© The Artist


John Furnival (1933 – )


78.3 X 58.3 CM
Accession number


This print derived originally from a large panel-piece called Manhattan, which I hope one day will become a part of my complete word-maze. The idea of reducing such a large image so drastically by means of photography, changing it yet again by block-making and printing, changing it yet again by the archaic ‘and-colouring’ process, is one which appeals to me. It is like these books of recipes that one can buy: ‘Fifty tings you can do with a Potato’. As a final ‘reductio as absurdam’, I have produced photo-offset versions of these and other images which are sold at the same price as a daily newspaper, and which have the same, or less, value as a daily newspaper.

Which brings up the interesting question: ‘How valuable is a daily newspaper?’ Whatever its value, the nature of the image becomes so ‘degraded’ by the various processes that it has been put through, that it becomes something else, and I hope that this ‘Something Else’ becomes just as interesting in its own way, as its forefather. The one quality which it does have in its new form is, of course, availability.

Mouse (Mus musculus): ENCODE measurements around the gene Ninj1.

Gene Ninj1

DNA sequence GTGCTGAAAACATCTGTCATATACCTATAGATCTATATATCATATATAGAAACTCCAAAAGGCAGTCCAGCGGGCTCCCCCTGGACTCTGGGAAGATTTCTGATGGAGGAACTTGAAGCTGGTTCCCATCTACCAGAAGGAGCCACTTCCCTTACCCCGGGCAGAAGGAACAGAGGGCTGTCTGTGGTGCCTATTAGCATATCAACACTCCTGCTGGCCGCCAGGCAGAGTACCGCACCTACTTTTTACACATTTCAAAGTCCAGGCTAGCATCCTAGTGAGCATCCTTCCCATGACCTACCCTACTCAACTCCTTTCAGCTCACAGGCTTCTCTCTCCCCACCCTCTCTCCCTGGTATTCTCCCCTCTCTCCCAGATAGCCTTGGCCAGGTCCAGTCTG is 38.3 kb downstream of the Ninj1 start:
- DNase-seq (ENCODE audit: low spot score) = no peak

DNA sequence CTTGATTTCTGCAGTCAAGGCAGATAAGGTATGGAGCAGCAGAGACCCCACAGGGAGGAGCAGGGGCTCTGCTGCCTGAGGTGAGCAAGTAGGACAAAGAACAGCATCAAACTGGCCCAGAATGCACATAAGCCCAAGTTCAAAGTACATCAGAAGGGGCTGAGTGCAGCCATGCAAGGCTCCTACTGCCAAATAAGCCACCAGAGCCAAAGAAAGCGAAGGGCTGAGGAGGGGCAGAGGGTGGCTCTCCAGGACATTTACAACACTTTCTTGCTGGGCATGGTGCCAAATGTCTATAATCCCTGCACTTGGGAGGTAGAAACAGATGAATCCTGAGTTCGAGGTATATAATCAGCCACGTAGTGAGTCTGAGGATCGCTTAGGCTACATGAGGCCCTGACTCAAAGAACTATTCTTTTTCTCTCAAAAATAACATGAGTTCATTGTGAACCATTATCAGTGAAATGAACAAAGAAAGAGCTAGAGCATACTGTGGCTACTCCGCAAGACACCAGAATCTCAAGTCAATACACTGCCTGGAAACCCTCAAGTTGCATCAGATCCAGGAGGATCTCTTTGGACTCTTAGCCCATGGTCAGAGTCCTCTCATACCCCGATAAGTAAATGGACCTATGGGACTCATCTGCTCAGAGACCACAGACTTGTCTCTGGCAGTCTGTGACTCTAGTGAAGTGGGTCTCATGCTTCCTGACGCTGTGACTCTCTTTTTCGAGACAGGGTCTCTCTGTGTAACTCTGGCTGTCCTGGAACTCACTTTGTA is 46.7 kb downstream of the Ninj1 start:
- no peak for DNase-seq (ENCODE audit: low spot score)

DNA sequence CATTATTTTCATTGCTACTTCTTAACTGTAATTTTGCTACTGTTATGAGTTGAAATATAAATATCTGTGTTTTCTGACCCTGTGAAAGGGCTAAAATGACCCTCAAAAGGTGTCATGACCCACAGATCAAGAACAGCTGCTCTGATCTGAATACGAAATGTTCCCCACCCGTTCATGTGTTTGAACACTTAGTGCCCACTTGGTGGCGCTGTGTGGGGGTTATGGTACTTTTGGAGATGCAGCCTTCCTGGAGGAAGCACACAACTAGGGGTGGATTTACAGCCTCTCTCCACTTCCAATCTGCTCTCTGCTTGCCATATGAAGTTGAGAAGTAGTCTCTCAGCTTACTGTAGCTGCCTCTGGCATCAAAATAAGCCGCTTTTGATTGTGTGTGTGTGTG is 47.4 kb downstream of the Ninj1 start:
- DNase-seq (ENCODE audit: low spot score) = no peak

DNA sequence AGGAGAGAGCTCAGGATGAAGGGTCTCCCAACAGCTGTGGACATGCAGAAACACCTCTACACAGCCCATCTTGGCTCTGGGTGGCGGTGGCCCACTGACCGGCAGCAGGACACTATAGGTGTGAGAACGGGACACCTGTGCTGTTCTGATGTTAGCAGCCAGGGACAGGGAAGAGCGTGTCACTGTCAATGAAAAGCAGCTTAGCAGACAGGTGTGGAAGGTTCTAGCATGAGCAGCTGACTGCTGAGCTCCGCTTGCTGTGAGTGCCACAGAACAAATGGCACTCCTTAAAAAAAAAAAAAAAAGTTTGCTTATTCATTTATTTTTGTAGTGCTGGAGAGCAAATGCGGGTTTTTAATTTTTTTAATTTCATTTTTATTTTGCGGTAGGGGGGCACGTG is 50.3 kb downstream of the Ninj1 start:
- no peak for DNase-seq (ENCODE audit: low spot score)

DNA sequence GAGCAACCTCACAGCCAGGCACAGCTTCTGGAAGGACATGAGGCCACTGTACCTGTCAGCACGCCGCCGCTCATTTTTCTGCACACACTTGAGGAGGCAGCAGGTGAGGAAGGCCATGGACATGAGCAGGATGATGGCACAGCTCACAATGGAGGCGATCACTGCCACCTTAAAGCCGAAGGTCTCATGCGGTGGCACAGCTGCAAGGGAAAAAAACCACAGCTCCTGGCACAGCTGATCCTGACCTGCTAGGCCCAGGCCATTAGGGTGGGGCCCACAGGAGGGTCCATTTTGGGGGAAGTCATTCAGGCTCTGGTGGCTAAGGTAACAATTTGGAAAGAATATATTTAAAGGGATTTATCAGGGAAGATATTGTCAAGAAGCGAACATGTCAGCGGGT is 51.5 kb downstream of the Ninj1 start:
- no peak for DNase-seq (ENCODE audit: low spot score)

In most of my work the idea of ‘subject-matter’ seems to be quite important, although as far as I am concerned, this is something of a red-herring, perhaps being my natural reaction against the vacancy of self-referential work, or perhaps being my natural English preference for Pragma rather than Dogma. Whatever the appearances, my pictures are for me the effects of my activities, rather than the cause of them.

Or, as Henry Reed in his poem Lessons of War put it, more economically:
' ... and lastly
That things only seem to be things

This is how I would like my things to be seen'.

Cratylus The English Artist and The Word, The British Council, London 1979